I find this rant to be offensive and totally unworthy of The Current. Readers of The Current are reasonable and intelligent people, and can see through any nonsense in Mr. Lavigne’s statements – without the help of Mr. di Fiore. There is no need for The Current to stoop to such malice and spite.
    Please continue to give us responsible journalism and hold to the high standards we have come to expect from you.
    Thanks for all you contribute to our community.

  2. The Current

    In reply to Frank Mallany:

    Thank you for your comment and for your compliments about The Current. We do not disagree, of course, with the principle you espouse about freedom of choice. However, it is unfortunate that the Valley Gazette appears to have allowed itself to be dictated to by local municipal officials about what it does or does not print. A recent example of this — and the final motivation for James Di Fiore’s opinion piece — was information we received that it was instructed not to publish anything about the court hearing resulting in the recent judgment of Justice Doyle. Briefly, it was a Zoom hearing which Lavigne and his reporter, Katrina Boguski, observed having been invited to do so by the township. When no report of the hearing appeared in the Gazette, subsequent enquiries revealed that Lavigne had bowed to pressure to not report it. He was later sent a copy of the decision, but that as well turned out to be something he chose not to report on.

  3. Frank Mallany

    I don’t buy the Valley Gazette anymore but when I did, other than the odd controversial editorial, it had nothing more to offer than fluffy articles aimed at seasonal residents and local senior citizens. There’s nothing wrong with that model if it attracts enough advertising to keep afloat. I find it a little odd that you’re criticizing a competitor because they have a different business model. Having said that, we do need to keep our local politicians accountable and to be made aware of issues affecting residents in the area. Thankfully we have the Current for that, at least for Madawaska Valley residents. Residents in Hastings Highlands would be lucky to have such a credible, unbiased source of information specific to our municipality.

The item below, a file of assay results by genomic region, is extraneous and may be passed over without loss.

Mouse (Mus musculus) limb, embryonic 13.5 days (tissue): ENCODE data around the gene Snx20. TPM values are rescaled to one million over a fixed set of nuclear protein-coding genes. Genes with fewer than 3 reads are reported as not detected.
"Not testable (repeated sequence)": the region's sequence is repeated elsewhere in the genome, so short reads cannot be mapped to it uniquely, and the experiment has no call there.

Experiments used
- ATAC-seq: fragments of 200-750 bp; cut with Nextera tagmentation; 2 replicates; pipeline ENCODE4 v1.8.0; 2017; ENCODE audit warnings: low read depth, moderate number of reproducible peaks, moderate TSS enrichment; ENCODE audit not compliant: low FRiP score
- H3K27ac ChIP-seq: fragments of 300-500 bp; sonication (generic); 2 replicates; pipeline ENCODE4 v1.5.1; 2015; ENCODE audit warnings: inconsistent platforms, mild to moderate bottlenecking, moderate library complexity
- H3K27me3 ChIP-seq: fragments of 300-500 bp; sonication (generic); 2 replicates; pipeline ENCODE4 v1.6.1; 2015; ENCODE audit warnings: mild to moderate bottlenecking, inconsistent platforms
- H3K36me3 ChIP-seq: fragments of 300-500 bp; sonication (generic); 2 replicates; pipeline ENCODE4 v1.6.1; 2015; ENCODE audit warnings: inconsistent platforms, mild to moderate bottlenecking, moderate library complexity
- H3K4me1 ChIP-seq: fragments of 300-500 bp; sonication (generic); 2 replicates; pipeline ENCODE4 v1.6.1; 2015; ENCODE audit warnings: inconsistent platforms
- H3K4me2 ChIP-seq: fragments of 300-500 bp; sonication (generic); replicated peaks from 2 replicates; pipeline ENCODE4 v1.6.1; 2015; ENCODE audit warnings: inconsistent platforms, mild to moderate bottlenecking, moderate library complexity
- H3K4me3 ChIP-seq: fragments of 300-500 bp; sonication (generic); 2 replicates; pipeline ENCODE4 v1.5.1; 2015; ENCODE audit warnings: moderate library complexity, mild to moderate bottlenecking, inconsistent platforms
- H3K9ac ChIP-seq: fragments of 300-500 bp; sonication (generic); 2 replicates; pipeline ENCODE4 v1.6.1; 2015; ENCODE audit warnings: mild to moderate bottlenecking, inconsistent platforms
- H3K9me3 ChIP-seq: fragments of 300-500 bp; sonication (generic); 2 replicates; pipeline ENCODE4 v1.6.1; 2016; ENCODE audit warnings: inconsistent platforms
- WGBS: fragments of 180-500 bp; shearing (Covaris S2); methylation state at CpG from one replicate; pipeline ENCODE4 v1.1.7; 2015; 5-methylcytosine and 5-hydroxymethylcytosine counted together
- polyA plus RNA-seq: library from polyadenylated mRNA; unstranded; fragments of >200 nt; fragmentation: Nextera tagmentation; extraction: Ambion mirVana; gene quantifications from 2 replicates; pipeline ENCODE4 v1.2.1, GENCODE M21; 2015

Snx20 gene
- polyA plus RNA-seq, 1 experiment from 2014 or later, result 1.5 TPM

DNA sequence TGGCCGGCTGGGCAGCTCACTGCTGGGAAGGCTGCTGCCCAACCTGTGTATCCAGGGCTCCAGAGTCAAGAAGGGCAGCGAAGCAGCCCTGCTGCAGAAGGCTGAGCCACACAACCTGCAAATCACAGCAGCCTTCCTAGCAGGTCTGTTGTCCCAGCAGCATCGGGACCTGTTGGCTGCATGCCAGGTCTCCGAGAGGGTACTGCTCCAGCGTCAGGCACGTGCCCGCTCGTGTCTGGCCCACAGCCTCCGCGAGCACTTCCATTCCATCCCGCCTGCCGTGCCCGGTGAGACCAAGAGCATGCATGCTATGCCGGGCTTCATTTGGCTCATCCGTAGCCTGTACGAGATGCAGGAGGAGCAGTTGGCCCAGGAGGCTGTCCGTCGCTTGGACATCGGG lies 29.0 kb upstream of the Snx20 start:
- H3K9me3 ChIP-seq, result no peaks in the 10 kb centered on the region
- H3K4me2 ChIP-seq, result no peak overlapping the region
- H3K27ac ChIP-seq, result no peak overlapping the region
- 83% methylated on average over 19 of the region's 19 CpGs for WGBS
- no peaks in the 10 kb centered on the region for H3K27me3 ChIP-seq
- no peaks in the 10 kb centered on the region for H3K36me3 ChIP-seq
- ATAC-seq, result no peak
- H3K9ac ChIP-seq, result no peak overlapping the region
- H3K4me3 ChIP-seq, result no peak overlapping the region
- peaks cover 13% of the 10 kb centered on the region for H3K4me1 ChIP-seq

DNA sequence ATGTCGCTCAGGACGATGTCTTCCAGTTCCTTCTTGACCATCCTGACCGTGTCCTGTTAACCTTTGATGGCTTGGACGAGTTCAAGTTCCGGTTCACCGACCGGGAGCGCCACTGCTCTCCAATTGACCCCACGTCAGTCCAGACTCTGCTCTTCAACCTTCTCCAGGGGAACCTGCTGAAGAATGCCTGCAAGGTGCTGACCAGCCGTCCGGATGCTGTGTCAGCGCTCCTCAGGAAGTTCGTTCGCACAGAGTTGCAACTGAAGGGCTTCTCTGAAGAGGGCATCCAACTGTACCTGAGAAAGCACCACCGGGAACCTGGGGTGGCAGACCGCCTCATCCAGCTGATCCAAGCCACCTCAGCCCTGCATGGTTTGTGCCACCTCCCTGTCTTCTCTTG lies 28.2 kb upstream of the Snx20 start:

4. Rand Dyck

    I rather like the community news in the Valley Gazette, but I have never understood anything that Lavigne, himself, has written. I thought the worst thing about him is that he is not able to write a legible sentence, but I guess I was wrong: his opinions are offensive! I did request the email addresses of his columnists so that I could engage with them personally, but I never heard back.

  5. James Di Fiore

    In reply to Gerry Beanish:

    Actually, what I said was we needed to see it first, Gerry. You just came in and said you had something at home.

    We have a local history section, and I informed you that we could consider putting it in the library, but not without seeing it first.

    Have a nice day.

  6. Gerry Beanish

    When reading an article, you should first investigate the source. I am not impressed by this writer’s track record. He has flipped all over the spectrum of opinions depending on who he is writing for.
    Recently, I attempted to endow community history from the 1920s which had been preserved by my mother at the local library. Unfortunately, the librarian was away and I had to deal with James. He turned me away, declaring that local history was of no importance. Typical, he prefers to re-write history using his own limited scope.

  7. Alecia O'Brien

    Nailed it! Now next week can you update this with an approximate amount of how much money the rake in from township advertising because this BLR taxpayer has better things to spend her money on than firer starter and last I checked when a meeting is cancelled or events are happening it would be cheaper to advertise with the free Bancroft this week or your free paper. So why does my twp council or staff choose not to? Btw love your work James we need more “real” journalist like you all over our country! We are lucky to have you and Danielle and Roger 😊

    Facebook/Sept.8

  8. Barb Cardwell

    I always tell new people in our community that if they want to find a local contractor, read the Gazette. But if they want to know what’s going on in the community, read the Current.

    Facebook/Sept.8

  9. Lesley Betts

    Yesss! I could not love this piece more! Thank you, MV Current, for being willing to do the real work of investigating and reporting. The Gazette lost me long ago, but the editorials mentioned above were the nails in the coffin.

    Facebook/Sept.8

  10. Luanne Hilderbrandt

    The valley gazette lost my interest as soon as it published it’s sickening editorials about gay people and residential schools , they will be happy to know I also deleted them on my social media

    Facebook/Sept.8

Leave a Reply

You have to agree to the comment policy.

Back to Top